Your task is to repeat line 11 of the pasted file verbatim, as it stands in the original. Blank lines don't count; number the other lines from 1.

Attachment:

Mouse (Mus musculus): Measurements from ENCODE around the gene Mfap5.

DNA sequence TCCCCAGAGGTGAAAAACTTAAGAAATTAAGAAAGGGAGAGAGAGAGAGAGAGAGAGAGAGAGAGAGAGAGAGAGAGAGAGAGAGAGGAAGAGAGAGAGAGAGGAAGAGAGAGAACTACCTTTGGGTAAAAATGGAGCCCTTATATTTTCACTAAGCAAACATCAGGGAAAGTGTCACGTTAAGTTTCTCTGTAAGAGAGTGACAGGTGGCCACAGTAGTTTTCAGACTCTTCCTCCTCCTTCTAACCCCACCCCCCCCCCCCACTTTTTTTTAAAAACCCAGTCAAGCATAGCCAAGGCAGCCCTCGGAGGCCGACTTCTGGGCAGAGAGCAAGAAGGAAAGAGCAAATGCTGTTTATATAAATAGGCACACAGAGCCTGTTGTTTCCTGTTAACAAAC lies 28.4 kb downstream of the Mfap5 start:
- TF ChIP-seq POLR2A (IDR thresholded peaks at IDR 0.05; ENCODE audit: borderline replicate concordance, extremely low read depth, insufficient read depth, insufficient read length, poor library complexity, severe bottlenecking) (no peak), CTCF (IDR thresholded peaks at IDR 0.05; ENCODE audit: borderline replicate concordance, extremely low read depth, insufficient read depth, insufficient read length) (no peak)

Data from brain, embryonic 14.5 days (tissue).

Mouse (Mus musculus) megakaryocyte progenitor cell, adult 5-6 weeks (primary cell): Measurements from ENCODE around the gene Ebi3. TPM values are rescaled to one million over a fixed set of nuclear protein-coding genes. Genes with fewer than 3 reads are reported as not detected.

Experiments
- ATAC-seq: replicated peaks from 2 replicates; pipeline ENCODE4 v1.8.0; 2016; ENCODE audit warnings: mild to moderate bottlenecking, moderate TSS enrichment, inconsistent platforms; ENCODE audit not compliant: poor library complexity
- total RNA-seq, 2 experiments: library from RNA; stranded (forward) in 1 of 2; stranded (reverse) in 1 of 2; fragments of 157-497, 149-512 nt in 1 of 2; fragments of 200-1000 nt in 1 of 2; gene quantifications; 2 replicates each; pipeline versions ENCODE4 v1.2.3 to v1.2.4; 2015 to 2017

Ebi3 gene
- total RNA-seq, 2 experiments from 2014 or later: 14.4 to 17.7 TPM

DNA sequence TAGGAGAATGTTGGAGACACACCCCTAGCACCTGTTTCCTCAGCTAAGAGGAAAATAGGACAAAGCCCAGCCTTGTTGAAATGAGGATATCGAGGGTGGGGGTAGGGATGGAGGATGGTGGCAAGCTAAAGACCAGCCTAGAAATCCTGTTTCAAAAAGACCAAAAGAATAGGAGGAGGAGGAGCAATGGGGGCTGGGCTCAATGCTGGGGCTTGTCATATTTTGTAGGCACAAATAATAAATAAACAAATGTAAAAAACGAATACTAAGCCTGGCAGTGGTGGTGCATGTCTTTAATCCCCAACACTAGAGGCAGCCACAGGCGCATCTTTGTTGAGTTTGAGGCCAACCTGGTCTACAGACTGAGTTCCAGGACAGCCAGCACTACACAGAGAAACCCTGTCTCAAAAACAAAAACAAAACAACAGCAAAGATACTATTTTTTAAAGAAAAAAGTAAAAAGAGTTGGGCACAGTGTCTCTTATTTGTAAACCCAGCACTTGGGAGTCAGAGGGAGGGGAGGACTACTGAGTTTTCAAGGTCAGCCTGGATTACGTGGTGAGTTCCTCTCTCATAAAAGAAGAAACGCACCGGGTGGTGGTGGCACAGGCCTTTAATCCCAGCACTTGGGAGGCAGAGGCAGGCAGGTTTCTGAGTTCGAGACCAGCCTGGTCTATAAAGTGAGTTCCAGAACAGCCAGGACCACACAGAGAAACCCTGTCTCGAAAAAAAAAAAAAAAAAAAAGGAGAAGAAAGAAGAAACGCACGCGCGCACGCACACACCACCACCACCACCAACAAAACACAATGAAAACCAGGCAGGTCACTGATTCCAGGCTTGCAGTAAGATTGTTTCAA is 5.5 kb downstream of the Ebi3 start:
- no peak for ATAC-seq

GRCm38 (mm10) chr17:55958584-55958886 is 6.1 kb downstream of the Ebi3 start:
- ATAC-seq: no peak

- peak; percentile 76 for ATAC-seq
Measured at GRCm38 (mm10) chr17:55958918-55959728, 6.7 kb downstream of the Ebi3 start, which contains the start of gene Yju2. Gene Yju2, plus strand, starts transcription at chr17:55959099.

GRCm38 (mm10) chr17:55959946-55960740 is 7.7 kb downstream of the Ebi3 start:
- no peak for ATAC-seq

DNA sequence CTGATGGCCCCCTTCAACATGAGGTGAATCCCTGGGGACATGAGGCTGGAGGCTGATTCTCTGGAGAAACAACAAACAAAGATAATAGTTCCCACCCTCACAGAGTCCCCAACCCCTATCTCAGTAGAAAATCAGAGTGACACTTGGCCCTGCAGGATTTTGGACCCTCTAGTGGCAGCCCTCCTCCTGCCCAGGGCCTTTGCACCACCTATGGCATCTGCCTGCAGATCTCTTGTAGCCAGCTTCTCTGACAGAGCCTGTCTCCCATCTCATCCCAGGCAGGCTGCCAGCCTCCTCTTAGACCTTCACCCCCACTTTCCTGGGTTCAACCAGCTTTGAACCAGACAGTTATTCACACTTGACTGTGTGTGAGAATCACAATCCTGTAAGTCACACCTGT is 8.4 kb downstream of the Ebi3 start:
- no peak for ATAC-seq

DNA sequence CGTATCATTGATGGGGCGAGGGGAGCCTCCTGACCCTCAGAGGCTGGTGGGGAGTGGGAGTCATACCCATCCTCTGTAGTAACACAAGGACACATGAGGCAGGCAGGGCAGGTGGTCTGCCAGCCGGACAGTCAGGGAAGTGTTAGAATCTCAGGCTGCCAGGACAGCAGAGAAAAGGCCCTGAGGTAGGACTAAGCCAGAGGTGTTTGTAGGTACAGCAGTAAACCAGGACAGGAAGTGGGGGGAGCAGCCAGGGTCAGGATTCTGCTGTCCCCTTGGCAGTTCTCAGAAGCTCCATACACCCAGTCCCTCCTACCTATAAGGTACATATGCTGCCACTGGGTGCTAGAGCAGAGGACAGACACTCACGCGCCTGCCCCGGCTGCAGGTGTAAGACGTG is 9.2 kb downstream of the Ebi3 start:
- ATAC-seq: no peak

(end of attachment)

DNA sequence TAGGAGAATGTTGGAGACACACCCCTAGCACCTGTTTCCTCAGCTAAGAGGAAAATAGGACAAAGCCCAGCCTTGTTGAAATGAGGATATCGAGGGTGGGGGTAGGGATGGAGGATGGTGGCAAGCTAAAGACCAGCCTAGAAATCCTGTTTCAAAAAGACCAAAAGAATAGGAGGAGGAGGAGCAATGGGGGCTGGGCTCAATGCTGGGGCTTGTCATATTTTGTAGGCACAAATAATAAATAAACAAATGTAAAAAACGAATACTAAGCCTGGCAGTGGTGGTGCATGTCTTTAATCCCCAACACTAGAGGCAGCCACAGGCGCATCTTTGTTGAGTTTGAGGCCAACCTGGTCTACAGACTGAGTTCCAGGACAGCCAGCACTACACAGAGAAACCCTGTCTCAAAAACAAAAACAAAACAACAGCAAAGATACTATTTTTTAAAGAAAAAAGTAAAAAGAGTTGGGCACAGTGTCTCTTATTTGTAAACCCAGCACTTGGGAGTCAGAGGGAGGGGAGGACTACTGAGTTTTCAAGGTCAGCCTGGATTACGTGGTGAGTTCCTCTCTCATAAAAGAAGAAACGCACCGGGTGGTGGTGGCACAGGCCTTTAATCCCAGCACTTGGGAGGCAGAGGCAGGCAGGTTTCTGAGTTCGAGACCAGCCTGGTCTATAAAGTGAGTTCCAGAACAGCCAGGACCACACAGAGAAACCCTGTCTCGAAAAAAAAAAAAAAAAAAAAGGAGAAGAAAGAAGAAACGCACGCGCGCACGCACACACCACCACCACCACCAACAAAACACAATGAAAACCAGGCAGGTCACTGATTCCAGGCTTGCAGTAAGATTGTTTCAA is 5.5 kb downstream of the Ebi3 start: